“You have to work on it for yourself before you can pass that on to your children,” Cannon said. “You have to really make a conscious effort to do something different if that’s what you want your kids to have, they’re more sponges than anything, they’re doing what they see.”
What If Self-Love Feels Out of Reach?
So how do we do this? I have always been a vocal proponent of loving my body unequivocally. The size and strength of my body has fluctuated as the seasons of life come and go. There have been times loving my body was easier than others. My body is amazing; I cannot lose sight of that. It has created, carried, birthed, nourished and been the safe space for three beautiful children. My youngest son loves nothing more than to bury his face in my breasts and rub my soft, squishy tummy. These aspects of my body that create self-doubt when I put on certain pieces of clothing are my best attributes if you were to ask my toddler.
When loving my body feels insurmountable, what can I do to at least feel at peace in my body?
“I think for most people what they’re actually trying to do is look for body neutrality,” Cannon said. “Can you be neutral about your body? Can you have body acceptance? Can you have body appreciation?”
This outlook helps to neutralize the subject. I can appreciate the amazing things my body has done. I can accept the way it looks and feels now — without having to shout from the rooftops what a stunning, hot bod I have. (Which I do by the way, even when I don’t realize it.) This can feel like a much more authentic and honest outlook. I don’t have to lie to myself, I can simply appreciate my body for all it has done for me and my kids.
Still, when you feel like your body has failed you, whether after a traumatic birth, when breastfeeding doesn’t work out, or perhaps your postpartum body is simply entirely unrecognizable to you, even body appreciation can be challenging. Cannon had some excellent guidance on where to start if you’re feeling totally alienated from your body.
“One of the things you can do to make small shifts towards body-image work is creating affirmations: writing out three body-neutral or body-appreciative statements on a Post-it note and putting it on your mirror. Putting something on the refrigerator that reminds you that you need to eat appropriately.”
Often as mothers, all of our energy, time and effort is spent loving our families, our children, our partners. It leaves us with very little energy for self-love. At its core, loving our body is about self-love. Much like loving our bodies, if we want our children to love themselves, we must first know how to love ourselves.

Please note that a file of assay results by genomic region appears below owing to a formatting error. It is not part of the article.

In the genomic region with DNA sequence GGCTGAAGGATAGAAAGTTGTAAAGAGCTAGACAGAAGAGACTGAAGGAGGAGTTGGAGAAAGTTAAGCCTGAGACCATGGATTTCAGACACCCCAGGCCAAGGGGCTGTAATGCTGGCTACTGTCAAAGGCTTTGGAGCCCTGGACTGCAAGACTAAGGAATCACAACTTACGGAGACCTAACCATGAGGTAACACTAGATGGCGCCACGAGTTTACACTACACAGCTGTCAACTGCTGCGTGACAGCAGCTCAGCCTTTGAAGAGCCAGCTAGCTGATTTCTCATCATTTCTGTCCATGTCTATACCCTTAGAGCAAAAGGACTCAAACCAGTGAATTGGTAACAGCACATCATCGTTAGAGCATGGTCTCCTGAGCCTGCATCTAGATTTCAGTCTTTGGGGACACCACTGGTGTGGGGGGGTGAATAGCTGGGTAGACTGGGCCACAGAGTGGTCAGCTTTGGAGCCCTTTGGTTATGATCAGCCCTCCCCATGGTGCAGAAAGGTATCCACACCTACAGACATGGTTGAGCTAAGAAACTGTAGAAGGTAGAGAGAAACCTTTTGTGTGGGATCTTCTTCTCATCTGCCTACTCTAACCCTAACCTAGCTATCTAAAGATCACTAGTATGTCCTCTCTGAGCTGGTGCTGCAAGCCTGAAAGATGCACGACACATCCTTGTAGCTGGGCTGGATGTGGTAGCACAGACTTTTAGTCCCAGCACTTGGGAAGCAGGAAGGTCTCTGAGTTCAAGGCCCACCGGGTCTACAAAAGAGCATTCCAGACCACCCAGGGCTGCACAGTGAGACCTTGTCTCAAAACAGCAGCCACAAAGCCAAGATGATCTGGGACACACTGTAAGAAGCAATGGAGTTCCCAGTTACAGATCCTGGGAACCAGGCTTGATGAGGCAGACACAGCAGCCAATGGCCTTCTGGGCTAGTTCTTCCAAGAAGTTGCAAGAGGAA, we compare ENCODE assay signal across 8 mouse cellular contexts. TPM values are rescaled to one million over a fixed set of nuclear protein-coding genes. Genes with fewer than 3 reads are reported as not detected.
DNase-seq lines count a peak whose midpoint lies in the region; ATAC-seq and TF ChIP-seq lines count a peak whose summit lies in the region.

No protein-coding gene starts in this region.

Caring for Yourself Again
As a therapist Cannon has had plenty of experience with this. “So much of postpartum therapy is trying to find a way for somebody to do self-care again and to take care of themselves and find those things about themselves that make them feel good,” she told me. “It’s not going to happen perfectly every time. You’re not going to always feel like you’ve taken care of yourself or done a great job of it but putting forth the effort is a great way to start.”
Self-love and self-care do not have to be expensive or all encompassing. How can you spend 10 minutes before bed doing something to recharge or bring yourself joy? Is there one thing you can do today that is just for you?
Be cognizant of the claims of the wellness or self-care industry. You don’t need to change your body, or buy any product, to make yourself and your body lovable. You are lovable just as you are.
When I put on my swimsuit for the first time this summer, I hope to look in the mirror and feel love and appreciation for a body that has filled my lungs with air when I needed to breathe, digested my food when I needed energy, kept me healthy in a year when health was absolutely not a given. My body does so much for me every day, and if I struggle to love the way it looks, I can at least take comfort in all that it does.
These gorgeous photos show moms who love their postpartum bodies.